Background The present study nvestigated histories of prior psychiatric treatment in cases of sudden death reported to the coroner.
Methods A matching survey linked the register ofdeaths reported to the coroner with a comprehensive statewide psychiatr case register covering both in-patient and commun ty-based services.
Results Sudden death was five times higher in people with histories of psychiatric contact.
Suicide accounted for part ofthis excess mortality but deaths from natural causes and accidents were also elevated.
Schizophrenic and affective disorders had similar suicide rates.
Comorbid substance misuse doubled the risk of sudden death in affective and schizophrenic disorders.
Conclusions The rates of sudden death are sufficiently elevated to raise questions about current priorities in mental health care.
There is a need both for greater attention to suicide risk, most notably among young people with schizophrenia, to the early detection of cardiovascular disorders and to the vigorous managementofcomorbid substance misuse.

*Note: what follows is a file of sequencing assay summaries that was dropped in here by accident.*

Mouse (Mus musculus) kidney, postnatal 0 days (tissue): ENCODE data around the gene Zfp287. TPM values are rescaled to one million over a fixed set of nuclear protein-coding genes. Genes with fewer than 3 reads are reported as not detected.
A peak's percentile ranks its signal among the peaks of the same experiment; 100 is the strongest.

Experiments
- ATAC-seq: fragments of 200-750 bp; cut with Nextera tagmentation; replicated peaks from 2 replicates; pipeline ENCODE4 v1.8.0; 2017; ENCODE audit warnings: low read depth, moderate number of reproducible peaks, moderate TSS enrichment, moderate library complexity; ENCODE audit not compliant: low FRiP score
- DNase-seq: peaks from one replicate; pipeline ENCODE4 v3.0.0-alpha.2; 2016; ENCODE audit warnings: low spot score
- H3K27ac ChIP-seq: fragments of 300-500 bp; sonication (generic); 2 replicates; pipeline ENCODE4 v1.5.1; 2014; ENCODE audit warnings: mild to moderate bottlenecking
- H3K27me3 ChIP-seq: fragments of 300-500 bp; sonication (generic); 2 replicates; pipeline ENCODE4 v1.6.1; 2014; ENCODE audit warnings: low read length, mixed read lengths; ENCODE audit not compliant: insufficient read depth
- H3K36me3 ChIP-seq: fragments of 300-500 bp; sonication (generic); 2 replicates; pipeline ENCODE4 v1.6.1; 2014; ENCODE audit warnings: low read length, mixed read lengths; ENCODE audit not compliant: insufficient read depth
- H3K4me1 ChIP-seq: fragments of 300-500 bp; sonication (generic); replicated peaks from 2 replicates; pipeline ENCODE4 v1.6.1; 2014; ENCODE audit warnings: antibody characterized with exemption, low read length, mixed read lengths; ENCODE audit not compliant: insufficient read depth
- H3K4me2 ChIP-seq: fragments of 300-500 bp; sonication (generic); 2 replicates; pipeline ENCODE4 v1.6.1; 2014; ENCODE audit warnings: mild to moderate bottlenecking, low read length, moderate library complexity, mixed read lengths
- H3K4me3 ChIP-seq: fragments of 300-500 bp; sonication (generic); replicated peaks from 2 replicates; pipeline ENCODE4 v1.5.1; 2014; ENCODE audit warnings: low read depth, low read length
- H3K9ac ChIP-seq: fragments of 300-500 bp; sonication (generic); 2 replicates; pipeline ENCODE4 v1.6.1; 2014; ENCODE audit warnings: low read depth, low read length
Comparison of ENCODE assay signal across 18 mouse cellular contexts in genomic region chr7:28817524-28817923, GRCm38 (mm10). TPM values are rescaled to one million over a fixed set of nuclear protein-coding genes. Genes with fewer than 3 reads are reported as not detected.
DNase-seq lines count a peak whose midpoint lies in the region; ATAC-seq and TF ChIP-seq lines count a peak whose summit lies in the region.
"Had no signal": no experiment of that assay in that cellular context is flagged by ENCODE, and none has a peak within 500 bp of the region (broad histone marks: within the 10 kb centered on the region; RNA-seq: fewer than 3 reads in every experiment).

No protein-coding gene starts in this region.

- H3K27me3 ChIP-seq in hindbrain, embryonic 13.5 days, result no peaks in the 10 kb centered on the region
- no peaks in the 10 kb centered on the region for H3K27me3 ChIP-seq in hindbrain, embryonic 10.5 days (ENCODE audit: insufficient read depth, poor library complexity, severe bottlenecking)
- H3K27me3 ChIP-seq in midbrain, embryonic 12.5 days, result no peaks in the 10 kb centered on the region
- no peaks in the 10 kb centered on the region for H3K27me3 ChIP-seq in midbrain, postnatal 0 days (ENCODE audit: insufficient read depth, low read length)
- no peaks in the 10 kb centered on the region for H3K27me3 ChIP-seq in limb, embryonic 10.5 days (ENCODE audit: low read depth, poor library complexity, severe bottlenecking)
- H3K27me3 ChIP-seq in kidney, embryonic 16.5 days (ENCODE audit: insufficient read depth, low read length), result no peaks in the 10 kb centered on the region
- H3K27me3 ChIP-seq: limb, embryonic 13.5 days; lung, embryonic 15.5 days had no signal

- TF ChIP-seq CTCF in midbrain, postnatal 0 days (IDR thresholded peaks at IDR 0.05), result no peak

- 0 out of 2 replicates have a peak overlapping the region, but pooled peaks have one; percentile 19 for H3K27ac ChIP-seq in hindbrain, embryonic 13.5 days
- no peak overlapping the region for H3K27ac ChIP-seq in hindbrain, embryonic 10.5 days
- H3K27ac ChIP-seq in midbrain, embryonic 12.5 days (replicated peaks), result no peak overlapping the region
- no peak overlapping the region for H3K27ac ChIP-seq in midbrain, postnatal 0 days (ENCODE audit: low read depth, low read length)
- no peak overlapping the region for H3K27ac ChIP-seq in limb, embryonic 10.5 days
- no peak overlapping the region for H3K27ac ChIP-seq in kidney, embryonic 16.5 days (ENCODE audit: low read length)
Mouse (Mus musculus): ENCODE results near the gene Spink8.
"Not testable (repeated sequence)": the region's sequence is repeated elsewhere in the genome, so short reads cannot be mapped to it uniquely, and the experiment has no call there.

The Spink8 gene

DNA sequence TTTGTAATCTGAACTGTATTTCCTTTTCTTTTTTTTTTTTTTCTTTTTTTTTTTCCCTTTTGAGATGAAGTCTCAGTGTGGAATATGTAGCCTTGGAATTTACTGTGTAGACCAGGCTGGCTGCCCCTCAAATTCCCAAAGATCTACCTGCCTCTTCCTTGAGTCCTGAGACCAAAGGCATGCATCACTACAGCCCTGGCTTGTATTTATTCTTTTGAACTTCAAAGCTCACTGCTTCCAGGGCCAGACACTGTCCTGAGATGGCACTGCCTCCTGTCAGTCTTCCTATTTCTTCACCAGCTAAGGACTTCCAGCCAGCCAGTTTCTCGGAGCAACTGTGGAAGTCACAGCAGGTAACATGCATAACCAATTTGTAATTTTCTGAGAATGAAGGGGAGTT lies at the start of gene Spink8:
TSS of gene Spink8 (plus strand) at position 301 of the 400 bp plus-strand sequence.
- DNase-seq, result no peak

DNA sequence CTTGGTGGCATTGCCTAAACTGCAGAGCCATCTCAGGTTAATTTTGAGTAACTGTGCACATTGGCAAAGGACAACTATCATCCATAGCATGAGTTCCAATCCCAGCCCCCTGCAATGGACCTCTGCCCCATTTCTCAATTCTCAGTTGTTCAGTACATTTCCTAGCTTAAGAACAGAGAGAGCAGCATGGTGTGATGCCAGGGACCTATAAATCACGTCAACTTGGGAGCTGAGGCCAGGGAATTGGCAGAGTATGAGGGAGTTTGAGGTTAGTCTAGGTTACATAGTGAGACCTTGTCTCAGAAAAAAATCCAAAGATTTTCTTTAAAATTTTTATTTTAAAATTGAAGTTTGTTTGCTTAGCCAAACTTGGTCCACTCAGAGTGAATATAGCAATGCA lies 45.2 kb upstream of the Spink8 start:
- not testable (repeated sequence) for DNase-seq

Mots-clés Pascal : Trouble psychiatrique, Facteur risque, Mortalité, Suicide, Accident, Appareil circulatoire pathologie, Epidémiologie, Victoria, Australie, Océanie, Santé mentale, Homme
Mots-clés Pascal anglais : Mental disorder, Risk factor, Mortality, Suicide, Accident, Cardiovascular disease, Epidemiology, Victoria, Australia, Oceania, Mental health, Human
Notice produite par :
Inist-CNRS - Institut de l'Information Scientifique et Technique
Cote : 98-0254917
Code Inist : 002B18C14. Création : 11/09/1998.